Laws for putting a person in a nursing home

Updated March 23, 2017

Knowing the right time to speak to an elderly relative about going to a nursing home is a difficult and complex matter. Even if you are sure that the time is appropriate, your elderly relative may disagree. Convincing a willing person to move into a nursing home is challenging already, but trying to commit an unwilling elder is a great deal more complex. Sometimes it is necessary to enlist the aid of an attorney and the court to get your loved one the help he needs.


In order to place an unwilling elder into a nursing home, you must first petition the court to appoint you the person's guardian. The role of the guardian is to make financial and medical decisions for the elderly patient in the event of their incapacity. The guardian will be able to commit an unwilling patient to a nursing home. A conservatorship also may be created, allowing the conservator to use the patient's own funds to pay for the care facilities. Both are especially important in cases of physical or financial abuse.


In order for the court to approve a guardianship or conservatorship, it must be convinced that the individual is incapacitated. The definition encompasses more than just physical incapacity and also includes those who are unable to provide a basic level of care for themselves. The proceedings are often emotionally difficult and embarrassing for the elderly individual, so care should go into planning what is brought to the attention of the court and what is left private.

Consult a Doctor

It is often helpful to enlist the aid of the individual's doctor in securing a guardianship. A letter from a doctor outlining the medical or mental reasons for a person's incapacity is very persuasive to the judge, and is especially useful if the individual shows a period of lucidity during the hearing. The doctor will frequently require a signed HIPAA (Health Insurance Portability and Accountability Act) release before he can share any information with you, so plan ahead to ensure that all documentation can be received before the proceedings begin.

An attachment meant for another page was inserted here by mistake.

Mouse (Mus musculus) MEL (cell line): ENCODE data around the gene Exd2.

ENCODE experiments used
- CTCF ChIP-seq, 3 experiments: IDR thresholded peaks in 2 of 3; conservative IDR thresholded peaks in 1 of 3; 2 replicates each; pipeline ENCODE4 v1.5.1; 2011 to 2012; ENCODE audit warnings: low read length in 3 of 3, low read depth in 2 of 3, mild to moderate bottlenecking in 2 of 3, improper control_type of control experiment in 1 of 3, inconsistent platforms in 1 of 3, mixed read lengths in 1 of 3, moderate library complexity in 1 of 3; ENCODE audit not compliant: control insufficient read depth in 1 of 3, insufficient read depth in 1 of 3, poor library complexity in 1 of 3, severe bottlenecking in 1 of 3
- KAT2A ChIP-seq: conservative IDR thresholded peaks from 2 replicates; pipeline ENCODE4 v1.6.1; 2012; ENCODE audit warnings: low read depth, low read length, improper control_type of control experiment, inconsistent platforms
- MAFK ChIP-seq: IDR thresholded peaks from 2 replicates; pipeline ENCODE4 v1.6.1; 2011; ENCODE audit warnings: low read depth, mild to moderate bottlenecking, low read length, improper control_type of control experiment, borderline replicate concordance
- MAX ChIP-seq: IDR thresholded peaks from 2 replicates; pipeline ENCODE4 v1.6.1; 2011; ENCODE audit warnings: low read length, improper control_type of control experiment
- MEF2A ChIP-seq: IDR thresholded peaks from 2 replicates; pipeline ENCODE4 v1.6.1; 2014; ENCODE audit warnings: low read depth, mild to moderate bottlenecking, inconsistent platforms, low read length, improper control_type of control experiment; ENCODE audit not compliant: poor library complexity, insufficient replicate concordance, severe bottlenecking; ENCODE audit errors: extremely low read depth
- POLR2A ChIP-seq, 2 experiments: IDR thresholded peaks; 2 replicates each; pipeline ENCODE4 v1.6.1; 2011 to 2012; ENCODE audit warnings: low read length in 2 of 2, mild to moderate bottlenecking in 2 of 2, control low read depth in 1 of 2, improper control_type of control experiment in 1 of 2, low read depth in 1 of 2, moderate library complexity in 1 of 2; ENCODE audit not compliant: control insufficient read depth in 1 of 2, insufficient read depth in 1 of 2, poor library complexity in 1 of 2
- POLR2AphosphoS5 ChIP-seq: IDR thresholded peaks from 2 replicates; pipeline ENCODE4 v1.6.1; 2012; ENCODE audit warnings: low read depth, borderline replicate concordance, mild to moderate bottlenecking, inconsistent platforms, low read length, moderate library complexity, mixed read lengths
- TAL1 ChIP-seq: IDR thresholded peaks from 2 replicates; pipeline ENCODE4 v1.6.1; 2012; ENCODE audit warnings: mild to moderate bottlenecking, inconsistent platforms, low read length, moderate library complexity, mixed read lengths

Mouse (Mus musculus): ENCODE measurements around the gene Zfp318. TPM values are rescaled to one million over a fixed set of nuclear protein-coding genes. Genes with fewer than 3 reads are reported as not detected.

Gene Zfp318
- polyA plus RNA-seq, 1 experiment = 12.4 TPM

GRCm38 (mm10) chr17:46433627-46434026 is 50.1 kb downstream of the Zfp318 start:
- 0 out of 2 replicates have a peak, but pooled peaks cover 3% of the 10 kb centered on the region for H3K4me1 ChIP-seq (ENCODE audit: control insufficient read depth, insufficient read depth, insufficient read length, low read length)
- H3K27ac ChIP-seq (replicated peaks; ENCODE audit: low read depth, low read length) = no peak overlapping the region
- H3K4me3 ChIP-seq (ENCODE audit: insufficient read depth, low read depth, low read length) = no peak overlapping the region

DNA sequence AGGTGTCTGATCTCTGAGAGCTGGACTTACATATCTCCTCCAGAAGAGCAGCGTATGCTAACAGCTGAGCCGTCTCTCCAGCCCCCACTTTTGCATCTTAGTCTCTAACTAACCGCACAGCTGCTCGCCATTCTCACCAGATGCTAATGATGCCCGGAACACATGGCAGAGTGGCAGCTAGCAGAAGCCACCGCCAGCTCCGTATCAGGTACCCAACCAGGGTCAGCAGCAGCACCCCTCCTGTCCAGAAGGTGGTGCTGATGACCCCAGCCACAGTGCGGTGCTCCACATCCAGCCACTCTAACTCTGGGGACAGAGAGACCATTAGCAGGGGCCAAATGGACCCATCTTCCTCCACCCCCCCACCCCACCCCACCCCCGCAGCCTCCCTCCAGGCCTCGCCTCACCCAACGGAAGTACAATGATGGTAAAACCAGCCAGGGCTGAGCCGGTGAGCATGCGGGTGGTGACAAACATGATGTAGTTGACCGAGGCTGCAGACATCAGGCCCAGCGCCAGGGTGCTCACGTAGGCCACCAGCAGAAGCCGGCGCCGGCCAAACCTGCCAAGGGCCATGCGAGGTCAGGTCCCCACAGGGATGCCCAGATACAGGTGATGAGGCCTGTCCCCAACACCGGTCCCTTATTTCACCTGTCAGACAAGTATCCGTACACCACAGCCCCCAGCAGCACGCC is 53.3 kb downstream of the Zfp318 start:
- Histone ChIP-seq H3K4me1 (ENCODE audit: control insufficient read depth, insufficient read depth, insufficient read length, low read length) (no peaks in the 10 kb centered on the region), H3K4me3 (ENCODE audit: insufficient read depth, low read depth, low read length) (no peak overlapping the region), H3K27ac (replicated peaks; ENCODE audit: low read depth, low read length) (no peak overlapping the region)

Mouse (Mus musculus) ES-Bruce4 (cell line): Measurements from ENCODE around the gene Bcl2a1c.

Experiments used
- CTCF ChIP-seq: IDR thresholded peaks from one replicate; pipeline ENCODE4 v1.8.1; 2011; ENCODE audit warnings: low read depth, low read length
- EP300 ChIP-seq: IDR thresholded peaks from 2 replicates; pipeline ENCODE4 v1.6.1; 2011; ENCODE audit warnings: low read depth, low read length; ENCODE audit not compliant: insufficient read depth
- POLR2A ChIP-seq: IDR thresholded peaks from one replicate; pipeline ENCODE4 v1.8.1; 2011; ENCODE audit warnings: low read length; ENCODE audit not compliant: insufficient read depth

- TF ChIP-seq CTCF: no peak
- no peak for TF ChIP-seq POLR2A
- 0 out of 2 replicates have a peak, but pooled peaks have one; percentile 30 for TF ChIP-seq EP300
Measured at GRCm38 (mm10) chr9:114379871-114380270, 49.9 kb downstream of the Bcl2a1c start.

Find a Home

Having a plan prior to going before a judge often means that the court will find you more reliable. Find a nursing home that provides a similar quality of life that the patient has become accustomed to when he lived independently. Also, ensure that the costs are appropriate. Inquire about Medicaid from an attorney who can examine the circumstances and determine which homes are affordable and appropriate.


Before undertaking a guardianship or conservatorship petition, examine your motivations. If you have any reason to suspect that your motives are not pure or are not in the best interests of the individual over whom you seek to obtain a guardianship, it is better to allow someone else to accept the role. Guardianships and elderly care can be extremely stressful and people sometimes undertake the obligation for the wrong reasons. An experienced elder law attorney can evaluate your situation and provide you with the best solution.

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About the Author

Brian Richards is an attorney whose work has appeared in law and philosophy journals and online in legal blogs and article repositories. He has been a writer since 2008. He holds a Bachelor of Science in psychology from University of California, San Diego and a Juris Doctor from Lewis and Clark School of Law.